GIS allows users to create multiple layers of information that can be aligned on the same map or spatial field. Historical maps can be scanned and geo-referenced, that is, stretched to fit the current map, thus allowing users to combine and overlay various forms of information in order to understand how they relate to one another. -Ron Price with thanks to (1)ABC1 TV, 8 March 2011 to 5 April 2011, 8:30 to 9:30 p.m., (2)Ellsworth Huntington, Wikipedia, Aaron Hofer, Geographic Determinism Through the Ages, and “Why Did Human History Unfold Differently On Different Continents For The Last 13,000 Years?” Jared Diamond, (3)Office of University Communications University of Nebraska–Lincoln and Tooling Up for Digital Humanities.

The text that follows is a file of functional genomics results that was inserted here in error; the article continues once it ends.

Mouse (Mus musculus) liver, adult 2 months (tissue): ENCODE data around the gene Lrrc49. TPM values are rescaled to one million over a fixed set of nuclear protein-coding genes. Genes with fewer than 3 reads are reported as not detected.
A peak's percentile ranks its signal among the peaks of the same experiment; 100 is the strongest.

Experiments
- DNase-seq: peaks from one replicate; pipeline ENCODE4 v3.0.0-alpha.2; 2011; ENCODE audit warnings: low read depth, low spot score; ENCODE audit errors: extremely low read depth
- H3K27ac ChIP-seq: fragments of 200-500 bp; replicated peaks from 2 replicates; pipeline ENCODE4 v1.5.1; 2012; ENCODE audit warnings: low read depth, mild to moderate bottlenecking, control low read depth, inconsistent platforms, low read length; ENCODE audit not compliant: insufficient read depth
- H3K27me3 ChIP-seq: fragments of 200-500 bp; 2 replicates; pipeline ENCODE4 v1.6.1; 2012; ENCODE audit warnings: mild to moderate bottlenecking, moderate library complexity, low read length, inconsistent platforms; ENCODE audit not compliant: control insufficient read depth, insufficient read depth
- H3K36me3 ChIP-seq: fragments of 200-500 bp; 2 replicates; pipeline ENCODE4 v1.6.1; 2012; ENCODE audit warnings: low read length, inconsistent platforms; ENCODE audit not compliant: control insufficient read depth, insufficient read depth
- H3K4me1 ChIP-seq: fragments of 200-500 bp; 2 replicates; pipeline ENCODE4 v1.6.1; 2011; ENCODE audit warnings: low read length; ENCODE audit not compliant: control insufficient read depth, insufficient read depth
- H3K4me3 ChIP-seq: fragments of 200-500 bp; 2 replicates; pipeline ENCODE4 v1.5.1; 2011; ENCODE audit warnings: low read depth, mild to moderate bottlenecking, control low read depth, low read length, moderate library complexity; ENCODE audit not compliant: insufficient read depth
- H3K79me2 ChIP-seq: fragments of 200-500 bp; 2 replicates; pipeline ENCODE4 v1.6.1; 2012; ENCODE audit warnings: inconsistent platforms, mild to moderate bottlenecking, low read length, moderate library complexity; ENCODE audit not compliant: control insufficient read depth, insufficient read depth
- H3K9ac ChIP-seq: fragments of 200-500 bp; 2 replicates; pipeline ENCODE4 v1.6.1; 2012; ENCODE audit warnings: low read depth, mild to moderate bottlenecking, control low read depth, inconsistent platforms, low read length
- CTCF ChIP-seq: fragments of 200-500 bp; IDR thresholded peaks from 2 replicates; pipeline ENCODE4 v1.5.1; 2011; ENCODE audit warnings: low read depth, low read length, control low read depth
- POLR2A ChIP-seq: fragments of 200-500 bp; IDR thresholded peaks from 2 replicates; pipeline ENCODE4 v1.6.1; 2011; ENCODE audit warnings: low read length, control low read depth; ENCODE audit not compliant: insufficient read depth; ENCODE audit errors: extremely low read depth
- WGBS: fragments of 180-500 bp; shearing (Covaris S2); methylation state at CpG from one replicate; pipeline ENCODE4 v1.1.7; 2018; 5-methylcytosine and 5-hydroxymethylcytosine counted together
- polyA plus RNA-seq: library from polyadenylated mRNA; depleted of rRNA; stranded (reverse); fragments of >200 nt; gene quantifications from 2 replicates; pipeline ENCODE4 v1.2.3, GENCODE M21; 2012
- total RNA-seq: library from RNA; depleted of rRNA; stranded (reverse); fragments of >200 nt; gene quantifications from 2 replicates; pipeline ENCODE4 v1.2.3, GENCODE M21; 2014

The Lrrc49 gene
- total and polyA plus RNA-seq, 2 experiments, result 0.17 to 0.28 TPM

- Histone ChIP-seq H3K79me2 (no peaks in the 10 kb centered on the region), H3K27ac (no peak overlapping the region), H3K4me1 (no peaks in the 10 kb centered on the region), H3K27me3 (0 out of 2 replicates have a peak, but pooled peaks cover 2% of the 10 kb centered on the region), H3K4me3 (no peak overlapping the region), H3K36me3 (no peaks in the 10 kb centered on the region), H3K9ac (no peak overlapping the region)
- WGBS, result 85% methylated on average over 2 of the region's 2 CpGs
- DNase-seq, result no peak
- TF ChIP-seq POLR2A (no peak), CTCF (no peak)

I think it quite logical........Ellsworth,(1)
that there is a step-by-step process
by which geologic structure, forms
topographic...& the present & past
climate have shaped progress, and
moulded our history, thus playing an
incalculable part in the development
of systems of thought which could
scarcely have arisen on our planet
under other physical circumstances.

I think it quite logical......Samuel,(2)
that the primary source of conflict
in our post-Cold War world will be
the cultural and religious identities
as you formulated in your lecture
in 1992 at that AEI: American......
Enterprise Institute. And so dear
Professor Stewart.....I can agree
with your thesis, in part.......I did
enjoy your series on TV in this
Australian autumn: delightful, Ian,
absolutely, thoroughtly, delightful!

(1) Ellsworth Huntington(1876-1947) was professor of geology at Yale and known for his studies on climatic determinism.
(2) Samuel P. Huntington, The Clash of Civilizations and the Remaking of World Order, 1996.